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Demonstrating Transparency and Impact to Funders

Thursday, March 27, 2014
Grantseeker Monthly
Transparency & Accountability

According to the most recent Talking About Charities Survey, 95% of Canadians feel that it is important for charities to provide information about their impact, but only 36% believe that charities are doing so successfully!

But where should you start? As part of the Strengthening Organizations Webinars series, Imagine Canada’s Cathy Barr and Karen Alebon recently presented on best practice in successfully demonstrating impact. These three key takeaways will help your organization become a leader in transparency and impact evaluation.

1. Ask Yourself: If Your Organization Didn’t Exist, How Would the World be Different?

Funders increasingly want to engage their grantees more actively on impact measurement. The Ontario Trillium Foundation has placed Investing for Impact at the core of its strategic framework and the J.W. McConnell Family Foundation puts impact at the center of their grantmaking. In considering new proposals they ask: what impact will this have on communities across Canada? This is part of a growing shift away from measuring outputs and outcomes toward impact evaluation. How does impact actually differ from outputs or outcomes? Cathy and Karen used the example of Kids Help Phone to help illustrate the differences.

Outputs are a quantitative accounting of what you actually did. They can easily be measured, but they don’t tell you very much about the success of a particular project. Kids Help Phone reported that its online resources were accessed 5.4 million times in 2012 and that young people connect with one of its professional counsellors 5,000 times each week.

Outcomes, on the other hand, are the result of what you did, either in the short, medium or long term. Measuring outcomes requires some sort of research or evaluation. Kids Help Phone reported that 91% of their phone clients say they received the support they hoped for.

Finally, impact is the answer to the question “If Your Organization Didn’t Exist, How Would the World be Different?” Your impact is not only the difference you make in the lives of your stakeholders, but also the wider societal benefits of your programming. Kids Help Phone reported that its counselling services lead to statistically significant changes in three crucial clinical indicators, including an 87% reduction in distress. This is a concrete impact in the lives of these children and youth, although more long term tracking would be required to determine longer-term and wider societal benefits.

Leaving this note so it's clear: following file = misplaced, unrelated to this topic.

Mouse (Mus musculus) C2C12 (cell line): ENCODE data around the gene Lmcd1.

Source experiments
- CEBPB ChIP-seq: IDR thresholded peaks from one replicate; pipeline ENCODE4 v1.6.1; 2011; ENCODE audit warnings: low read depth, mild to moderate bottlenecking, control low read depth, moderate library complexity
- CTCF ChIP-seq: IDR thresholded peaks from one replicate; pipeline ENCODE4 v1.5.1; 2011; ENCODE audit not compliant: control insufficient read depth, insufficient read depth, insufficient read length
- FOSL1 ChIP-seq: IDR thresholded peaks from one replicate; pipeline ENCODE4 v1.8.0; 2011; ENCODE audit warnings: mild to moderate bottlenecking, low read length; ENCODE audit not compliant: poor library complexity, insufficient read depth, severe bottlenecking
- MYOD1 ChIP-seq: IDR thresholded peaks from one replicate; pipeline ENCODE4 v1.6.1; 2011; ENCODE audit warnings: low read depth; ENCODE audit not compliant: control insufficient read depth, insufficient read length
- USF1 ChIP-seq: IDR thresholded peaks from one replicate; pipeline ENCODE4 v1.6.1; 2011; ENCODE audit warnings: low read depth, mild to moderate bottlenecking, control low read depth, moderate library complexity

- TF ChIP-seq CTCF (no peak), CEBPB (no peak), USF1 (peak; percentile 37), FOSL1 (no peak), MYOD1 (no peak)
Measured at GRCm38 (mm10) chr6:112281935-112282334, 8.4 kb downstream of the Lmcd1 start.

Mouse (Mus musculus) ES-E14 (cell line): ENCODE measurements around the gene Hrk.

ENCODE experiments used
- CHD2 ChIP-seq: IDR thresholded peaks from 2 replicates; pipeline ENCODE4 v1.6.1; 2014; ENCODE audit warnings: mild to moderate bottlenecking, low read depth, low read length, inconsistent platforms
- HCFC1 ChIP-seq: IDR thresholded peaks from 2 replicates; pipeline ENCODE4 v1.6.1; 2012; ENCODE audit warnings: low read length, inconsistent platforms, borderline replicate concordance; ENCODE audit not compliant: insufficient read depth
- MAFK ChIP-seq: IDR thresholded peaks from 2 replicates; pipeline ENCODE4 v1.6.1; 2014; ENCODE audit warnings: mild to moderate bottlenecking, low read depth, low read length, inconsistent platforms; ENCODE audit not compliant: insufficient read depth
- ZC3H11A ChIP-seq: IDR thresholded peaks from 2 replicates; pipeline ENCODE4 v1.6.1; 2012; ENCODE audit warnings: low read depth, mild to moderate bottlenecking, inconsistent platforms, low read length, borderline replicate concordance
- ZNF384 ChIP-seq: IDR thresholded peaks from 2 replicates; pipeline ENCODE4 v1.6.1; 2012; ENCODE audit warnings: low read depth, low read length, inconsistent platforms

2. Have a Plan in Place: Evaluating Impact Is A Long-Term Commitment

Since evaluating impact requires significant time and effort, it requires that you have a plan in place and be committed to the process. You may need to bring in external expertise if you don’t already have the skills or resources to carry out this type of evaluation.

Pathways to Education partnered with Boston Consulting Group (BCG) to track its students over the long-term. BCG did an initial evaluation of Pathways students in 2006, with a subsequent, more broad evaluation in 2011. This report described not only the direct impact of Pathways programming, such as consistently reducing the drop-out rate by 70%, but also looked at the wider societal benefits, including decreased costs for government associated with students staying in high school. This ability to clearly demonstrate long term impact allowed Pathways to Education to secure funding and grow its programs across the country.

3. The Transparency Gap: Funders Crave Information About Your Organization, But Can’t Always Find It

After you spend the required time and effort to measure your impact, be sure to make it as easy as possible for potential funders and donors to find this information, so that you benefit from all your hard work. Sarnia Lambton-Rebound links to its impact evaluation reports in the middle of its home page.

Beyond sharing your impact evaluations, be transparent about the other types of information that donors and funders care about. Plan Canada’s Accountability page includes links to a number of key policies, including conflict of interest, corporate partnerships and staff compensation. Because it is rare for charities to disclose all of these policies, by making them publicly available Plan helps demonstrate its commitment to transparency.

Looking for further reading to help you evaluate your impact? Check out Imagine Canada’s Narrative Tool Kit, which includes a collection of resources on impact evaluation.

Written by Paul Anderson, this blog post was featured in Grantseeker Monthly, the e-newsletter of Grant Connect. Subscribe now for monthly fundraising tips!
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This blog post was featured in Grantseeker Monthly, the e-newsletter of Grant Connect. To receive monthly fundraising tips, blog posts, and interviews with funders, register for this free e-newsletter!

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